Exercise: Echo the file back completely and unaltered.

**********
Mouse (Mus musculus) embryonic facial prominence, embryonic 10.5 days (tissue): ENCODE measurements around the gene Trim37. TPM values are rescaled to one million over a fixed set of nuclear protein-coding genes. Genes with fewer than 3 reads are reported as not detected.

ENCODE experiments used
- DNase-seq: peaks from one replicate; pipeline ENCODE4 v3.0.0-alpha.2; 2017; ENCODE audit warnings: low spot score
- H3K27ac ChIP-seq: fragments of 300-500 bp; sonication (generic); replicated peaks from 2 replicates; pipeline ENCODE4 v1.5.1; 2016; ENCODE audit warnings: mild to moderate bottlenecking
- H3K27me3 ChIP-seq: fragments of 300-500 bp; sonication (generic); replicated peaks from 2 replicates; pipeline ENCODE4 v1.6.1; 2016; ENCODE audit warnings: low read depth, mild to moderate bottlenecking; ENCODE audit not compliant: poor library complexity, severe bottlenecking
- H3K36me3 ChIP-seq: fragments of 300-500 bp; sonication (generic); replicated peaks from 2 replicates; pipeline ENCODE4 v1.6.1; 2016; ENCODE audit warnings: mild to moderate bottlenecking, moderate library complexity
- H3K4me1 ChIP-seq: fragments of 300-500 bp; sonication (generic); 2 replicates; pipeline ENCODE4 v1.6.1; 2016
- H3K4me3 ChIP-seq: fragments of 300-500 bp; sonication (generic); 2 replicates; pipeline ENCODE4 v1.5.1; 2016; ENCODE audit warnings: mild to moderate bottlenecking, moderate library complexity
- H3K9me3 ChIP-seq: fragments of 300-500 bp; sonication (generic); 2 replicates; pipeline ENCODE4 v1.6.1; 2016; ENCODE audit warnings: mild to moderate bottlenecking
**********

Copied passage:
Mouse (Mus musculus) embryonic facial prominence, embryonic 10.5 days (tissue): ENCODE measurements around the gene Trim37. TPM values are rescaled to one million over a fixed set of nuclear protein-coding genes. Genes with fewer than 3 reads are reported as not detected.

ENCODE experiments used
- DNase-seq: peaks from one replicate; pipeline ENCODE4 v3.0.0-alpha.2; 2017; ENCODE audit warnings: low spot score
- H3K27ac ChIP-seq: fragments of 300-500 bp; sonication (generic); replicated peaks from 2 replicates; pipeline ENCODE4 v1.5.1; 2016; ENCODE audit warnings: mild to moderate bottlenecking
- H3K27me3 ChIP-seq: fragments of 300-500 bp; sonication (generic); replicated peaks from 2 replicates; pipeline ENCODE4 v1.6.1; 2016; ENCODE audit warnings: low read depth, mild to moderate bottlenecking; ENCODE audit not compliant: poor library complexity, severe bottlenecking
- H3K36me3 ChIP-seq: fragments of 300-500 bp; sonication (generic); replicated peaks from 2 replicates; pipeline ENCODE4 v1.6.1; 2016; ENCODE audit warnings: mild to moderate bottlenecking, moderate library complexity
- H3K4me1 ChIP-seq: fragments of 300-500 bp; sonication (generic); 2 replicates; pipeline ENCODE4 v1.6.1; 2016
- H3K4me3 ChIP-seq: fragments of 300-500 bp; sonication (generic); 2 replicates; pipeline ENCODE4 v1.5.1; 2016; ENCODE audit warnings: mild to moderate bottlenecking, moderate library complexity
- H3K9me3 ChIP-seq: fragments of 300-500 bp; sonication (generic); 2 replicates; pipeline ENCODE4 v1.6.1; 2016; ENCODE audit warnings: mild to moderate bottlenecking